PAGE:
In the wake of the Charleston shooting, America has begun discussing the Confederate flag, grappling with the paradoxical legacy of a second declaration of independence organized specifically around retaining the “right” of slavery. The aftermath of the same tragedy gave us the unforgettable sound of the President of the United States of America, the most powerful man on Earth speaking–and singing–as a black man, in a country where that is still not a safe thing to be.

We also got the wonderful news that the US Supreme Court had ruled in favor of same-sex marriage–and almost at the same moment, certain conservative forces began plotting how they might exercise a different kind of freedom by ignoring or subverting the ruling.

And now, American Independence Day itself is fast approaching, a time I like to use, not for patriotic veneration of the Stars and Stripes, but for contemplation of history, especially of how and why our cultural ancestors acted as they did and made this country.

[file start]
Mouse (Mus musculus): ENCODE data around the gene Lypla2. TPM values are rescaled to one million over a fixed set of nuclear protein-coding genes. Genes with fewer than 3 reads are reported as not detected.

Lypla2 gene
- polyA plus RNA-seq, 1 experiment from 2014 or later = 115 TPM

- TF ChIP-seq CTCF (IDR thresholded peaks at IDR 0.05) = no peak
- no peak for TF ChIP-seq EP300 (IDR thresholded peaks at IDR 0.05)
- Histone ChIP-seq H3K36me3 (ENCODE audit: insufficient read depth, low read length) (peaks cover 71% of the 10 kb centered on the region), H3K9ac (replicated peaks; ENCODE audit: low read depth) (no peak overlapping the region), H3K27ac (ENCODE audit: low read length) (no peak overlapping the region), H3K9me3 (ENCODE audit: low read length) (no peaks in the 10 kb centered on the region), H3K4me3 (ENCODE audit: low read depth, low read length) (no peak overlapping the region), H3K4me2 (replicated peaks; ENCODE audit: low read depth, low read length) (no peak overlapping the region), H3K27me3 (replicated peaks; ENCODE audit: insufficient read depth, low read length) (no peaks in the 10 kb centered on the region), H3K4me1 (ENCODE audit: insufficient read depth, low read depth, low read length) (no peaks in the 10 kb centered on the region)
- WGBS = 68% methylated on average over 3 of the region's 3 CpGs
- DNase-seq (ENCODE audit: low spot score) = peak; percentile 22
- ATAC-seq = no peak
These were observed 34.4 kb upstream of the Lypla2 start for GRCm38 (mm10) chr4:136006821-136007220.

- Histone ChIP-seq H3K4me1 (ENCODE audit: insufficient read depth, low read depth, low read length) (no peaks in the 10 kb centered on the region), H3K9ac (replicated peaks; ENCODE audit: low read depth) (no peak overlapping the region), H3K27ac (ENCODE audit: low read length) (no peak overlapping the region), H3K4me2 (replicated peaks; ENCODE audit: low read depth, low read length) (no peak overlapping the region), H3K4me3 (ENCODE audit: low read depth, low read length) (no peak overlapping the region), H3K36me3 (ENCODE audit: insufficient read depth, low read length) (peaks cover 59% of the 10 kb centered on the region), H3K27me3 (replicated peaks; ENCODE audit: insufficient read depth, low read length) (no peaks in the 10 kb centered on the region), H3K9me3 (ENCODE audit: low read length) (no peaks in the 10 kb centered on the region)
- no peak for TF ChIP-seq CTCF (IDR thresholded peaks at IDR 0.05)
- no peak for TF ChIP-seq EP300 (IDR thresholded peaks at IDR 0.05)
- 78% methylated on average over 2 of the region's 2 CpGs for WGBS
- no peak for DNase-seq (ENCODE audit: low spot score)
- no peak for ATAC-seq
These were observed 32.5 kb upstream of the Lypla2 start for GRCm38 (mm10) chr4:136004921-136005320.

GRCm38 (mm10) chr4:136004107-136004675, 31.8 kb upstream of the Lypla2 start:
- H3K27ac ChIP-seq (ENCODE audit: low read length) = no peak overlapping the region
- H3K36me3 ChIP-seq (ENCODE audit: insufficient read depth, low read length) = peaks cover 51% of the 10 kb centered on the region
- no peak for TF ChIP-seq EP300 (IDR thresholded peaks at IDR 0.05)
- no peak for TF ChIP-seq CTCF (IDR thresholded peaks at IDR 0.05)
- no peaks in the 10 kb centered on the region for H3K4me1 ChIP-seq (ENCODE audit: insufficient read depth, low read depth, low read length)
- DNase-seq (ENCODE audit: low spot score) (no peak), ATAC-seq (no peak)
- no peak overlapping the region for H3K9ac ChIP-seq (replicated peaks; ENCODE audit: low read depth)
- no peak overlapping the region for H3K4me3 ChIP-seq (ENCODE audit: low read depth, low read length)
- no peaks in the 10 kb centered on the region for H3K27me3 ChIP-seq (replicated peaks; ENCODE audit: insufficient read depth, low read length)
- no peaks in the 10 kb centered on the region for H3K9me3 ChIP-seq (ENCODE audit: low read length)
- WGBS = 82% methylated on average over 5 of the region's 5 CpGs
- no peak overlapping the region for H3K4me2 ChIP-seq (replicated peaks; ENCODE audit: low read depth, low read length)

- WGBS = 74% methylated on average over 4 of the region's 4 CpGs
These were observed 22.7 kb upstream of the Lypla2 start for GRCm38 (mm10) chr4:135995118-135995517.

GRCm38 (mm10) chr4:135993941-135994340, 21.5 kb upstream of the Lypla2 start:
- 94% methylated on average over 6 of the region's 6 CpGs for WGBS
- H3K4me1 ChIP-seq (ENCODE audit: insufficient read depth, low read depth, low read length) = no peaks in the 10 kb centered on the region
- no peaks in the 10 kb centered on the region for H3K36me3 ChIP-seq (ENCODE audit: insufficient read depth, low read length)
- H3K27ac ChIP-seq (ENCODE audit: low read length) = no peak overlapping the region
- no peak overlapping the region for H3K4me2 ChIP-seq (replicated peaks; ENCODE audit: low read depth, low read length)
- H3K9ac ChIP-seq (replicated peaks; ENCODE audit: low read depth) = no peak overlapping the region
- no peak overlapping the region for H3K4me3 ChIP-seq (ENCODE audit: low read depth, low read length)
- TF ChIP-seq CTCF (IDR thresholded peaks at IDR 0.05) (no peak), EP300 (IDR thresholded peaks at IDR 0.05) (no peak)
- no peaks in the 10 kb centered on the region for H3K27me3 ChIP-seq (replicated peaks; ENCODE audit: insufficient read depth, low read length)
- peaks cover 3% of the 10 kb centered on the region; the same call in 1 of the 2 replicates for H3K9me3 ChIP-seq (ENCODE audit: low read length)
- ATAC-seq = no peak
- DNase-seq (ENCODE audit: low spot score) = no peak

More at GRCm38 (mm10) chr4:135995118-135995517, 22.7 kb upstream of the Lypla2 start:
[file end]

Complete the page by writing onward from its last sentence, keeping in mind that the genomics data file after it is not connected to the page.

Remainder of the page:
In this spirit, then, I want to call the reader’s attention to a different Declaration of Independence, written by Alec Loorz as a means to call for action on climate change:

When in the course of human events it becomes necessary for one people to rid themselves of an energy system that has been found to threaten their lives and liberties, it is only decent that they should declare the causes of separation from the dependence on Fossil Fuels.

We, the youth of these United States, know that some truths are self-evident: that all people are created Equal and that they have certain inalienable Rights: especially the right to Life, Liberty and the pursuit of Happiness.